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Violent conflict and gender inequality : an overview (Inglês)

Violent conflict, a pervasive feature of the recent global landscape, has lasting impacts on human capital, and these impacts are seldom gender neutral. Death and destruction alter the structure and dynamics of households, including their demographic profiles and traditional gender roles. To date, attention to the gender impacts of conflict has focused almost exclusively on sexual and gender-based violence. The authors show that a far wider set of gender issues must be considered to better document the human consequences of war and to design effective postconflict policies. The emerging empirical evidence is organized using a framework that identifies both the differential impacts of violent conflict on males and females (first-round impacts) and the role of gender inequality in framing adaptive responses to conflict (second-round impacts). War's mortality burden is disproportionately borne by males, whereas women and children constitute a majority of refugees and the displaced. Indirect war impacts on health are more equally distributed between the genders. Conflicts create households headed by widows who can be especially vulnerable to intergenerational poverty. Second-round impacts can provide opportunities for women in work and politics triggered by the absence of men. Households adapt to conflict with changes in marriage and fertility, migration, investments in children's health and schooling, and the distribution of labor between the genders. The impacts of conflict are heterogeneous and can either increase or decrease preexisting gender inequalities. Describing these gender differential effects is a first step toward developing evidence-based conflict prevention and postconflict policy.


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    Buvinic, Mayra Das Gupta, Monica Casabonne, Ursula Verwimp, Philip

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    Documento de trabalho sobre pesquisa de políticas

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    Regiões Mundiais,

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  • Nome do documento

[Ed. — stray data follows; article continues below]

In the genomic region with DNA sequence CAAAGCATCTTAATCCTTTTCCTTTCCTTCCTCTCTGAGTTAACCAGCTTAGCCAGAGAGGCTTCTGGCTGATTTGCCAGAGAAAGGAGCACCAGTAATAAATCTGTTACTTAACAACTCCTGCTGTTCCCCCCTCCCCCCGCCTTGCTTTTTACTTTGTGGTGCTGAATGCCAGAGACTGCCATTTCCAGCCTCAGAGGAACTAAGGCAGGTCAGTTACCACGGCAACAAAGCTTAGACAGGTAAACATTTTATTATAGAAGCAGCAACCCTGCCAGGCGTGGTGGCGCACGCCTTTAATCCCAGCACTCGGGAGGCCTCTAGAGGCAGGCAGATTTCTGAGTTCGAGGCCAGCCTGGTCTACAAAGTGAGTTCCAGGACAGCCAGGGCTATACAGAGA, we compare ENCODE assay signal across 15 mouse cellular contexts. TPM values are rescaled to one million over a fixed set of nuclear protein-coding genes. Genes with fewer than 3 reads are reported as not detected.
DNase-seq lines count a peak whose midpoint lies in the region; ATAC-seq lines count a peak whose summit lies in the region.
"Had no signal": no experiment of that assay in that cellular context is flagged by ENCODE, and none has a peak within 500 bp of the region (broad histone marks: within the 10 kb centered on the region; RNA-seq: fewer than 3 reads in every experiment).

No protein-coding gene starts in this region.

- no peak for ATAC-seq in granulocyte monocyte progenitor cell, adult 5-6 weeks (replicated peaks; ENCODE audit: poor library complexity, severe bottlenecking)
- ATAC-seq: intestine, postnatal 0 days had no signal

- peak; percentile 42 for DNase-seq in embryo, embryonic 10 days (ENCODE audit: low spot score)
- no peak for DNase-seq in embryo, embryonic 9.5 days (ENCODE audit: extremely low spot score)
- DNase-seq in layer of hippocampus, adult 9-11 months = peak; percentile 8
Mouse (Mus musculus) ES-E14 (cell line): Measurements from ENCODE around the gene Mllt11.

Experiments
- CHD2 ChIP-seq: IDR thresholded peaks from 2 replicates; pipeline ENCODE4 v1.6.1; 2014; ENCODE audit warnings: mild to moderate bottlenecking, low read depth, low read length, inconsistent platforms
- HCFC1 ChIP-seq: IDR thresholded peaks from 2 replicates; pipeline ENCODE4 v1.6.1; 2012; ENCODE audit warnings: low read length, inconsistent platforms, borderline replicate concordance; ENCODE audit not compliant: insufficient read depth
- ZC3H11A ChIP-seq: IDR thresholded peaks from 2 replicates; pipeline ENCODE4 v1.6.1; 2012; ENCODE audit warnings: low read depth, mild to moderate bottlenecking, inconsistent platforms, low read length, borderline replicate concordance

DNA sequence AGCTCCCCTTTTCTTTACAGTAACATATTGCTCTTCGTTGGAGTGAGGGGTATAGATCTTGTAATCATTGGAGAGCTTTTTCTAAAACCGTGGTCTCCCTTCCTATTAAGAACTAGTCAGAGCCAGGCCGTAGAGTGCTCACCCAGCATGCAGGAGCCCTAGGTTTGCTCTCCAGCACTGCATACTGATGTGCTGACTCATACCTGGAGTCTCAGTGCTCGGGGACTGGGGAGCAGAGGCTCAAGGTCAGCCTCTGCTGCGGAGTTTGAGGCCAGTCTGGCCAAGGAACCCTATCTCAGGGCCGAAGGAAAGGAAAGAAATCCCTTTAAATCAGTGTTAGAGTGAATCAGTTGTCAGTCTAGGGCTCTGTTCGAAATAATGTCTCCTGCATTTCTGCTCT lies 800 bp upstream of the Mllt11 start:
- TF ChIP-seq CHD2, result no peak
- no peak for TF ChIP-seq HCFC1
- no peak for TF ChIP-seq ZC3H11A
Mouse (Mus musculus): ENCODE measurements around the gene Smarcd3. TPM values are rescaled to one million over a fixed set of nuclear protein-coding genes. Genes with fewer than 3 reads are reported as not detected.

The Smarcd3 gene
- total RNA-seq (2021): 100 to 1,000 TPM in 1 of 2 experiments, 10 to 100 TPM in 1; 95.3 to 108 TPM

Violent conflict and gender inequality : an overview

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    Violent Conflict;War;poor access to health facility;Human Development and Gender;domestic violence against woman;access to health care;rural to urban migration;gender division of labor;higher incidence of poverty;violent conflict and poverty;Civil War;impact of conflict;Sexual Violence;traditional gender roles;exposure to violence;cycle of violence;labor force participation;Internally Displaced People;impact on child;consequences of conflict;Posttraumatic Stress Disorder;years of schooling;forms of gender;infant mortality rate;poor mental health;loss of earnings;lack of evidence;incidence of diarrhea;response to shock;impact on health;child in school;schooling of girl;rural labor market;redistribution of asset;loss of asset;episodes of violence;human capital accumulation;disease control effort;number of refugees;types of violence;form of saving;human rights watch;domestic sexual violence;intensity conflict;household and individual;increase in mortality;young adult men;age at marriage;world health organization;men and child;hiv prevalence rate;loss of income;place of origin;information on gender;Internally Displaced Person;country of residence;dynamics of conflict;intensity of conflict;role of gender;labor market outcome;reproductive health consequences;intimate partner violence;household fixed effect;mental health outcomes;loss of men;chance of survival;opportunity for woman;local collective action;terms of education;education and literacy;economic shock;gender inequalities;Gender Inequality;household income;household survey;empirical literature;male mortality;adaptive response;income loss;empirical evidence;child stunting;



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